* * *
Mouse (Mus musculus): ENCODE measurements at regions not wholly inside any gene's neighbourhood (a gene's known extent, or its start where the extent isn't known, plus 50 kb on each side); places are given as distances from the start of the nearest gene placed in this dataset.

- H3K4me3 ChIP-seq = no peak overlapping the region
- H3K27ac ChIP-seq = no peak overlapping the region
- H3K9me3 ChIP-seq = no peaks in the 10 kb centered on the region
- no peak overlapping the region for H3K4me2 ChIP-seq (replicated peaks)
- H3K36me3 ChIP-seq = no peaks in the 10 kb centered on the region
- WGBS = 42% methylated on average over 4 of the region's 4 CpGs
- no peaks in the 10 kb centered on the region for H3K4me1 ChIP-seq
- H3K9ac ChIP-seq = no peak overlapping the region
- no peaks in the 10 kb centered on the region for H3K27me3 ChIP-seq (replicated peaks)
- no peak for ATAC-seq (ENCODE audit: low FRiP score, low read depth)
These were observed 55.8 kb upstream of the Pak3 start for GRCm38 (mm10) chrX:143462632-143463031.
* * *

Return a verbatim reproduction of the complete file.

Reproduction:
Mouse (Mus musculus): ENCODE measurements at regions not wholly inside any gene's neighbourhood (a gene's known extent, or its start where the extent isn't known, plus 50 kb on each side); places are given as distances from the start of the nearest gene placed in this dataset.

- H3K4me3 ChIP-seq = no peak overlapping the region
- H3K27ac ChIP-seq = no peak overlapping the region
- H3K9me3 ChIP-seq = no peaks in the 10 kb centered on the region
- no peak overlapping the region for H3K4me2 ChIP-seq (replicated peaks)
- H3K36me3 ChIP-seq = no peaks in the 10 kb centered on the region
- WGBS = 42% methylated on average over 4 of the region's 4 CpGs
- no peaks in the 10 kb centered on the region for H3K4me1 ChIP-seq
- H3K9ac ChIP-seq = no peak overlapping the region
- no peaks in the 10 kb centered on the region for H3K27me3 ChIP-seq (replicated peaks)
- no peak for ATAC-seq (ENCODE audit: low FRiP score, low read depth)
These were observed 55.8 kb upstream of the Pak3 start for GRCm38 (mm10) chrX:143462632-143463031.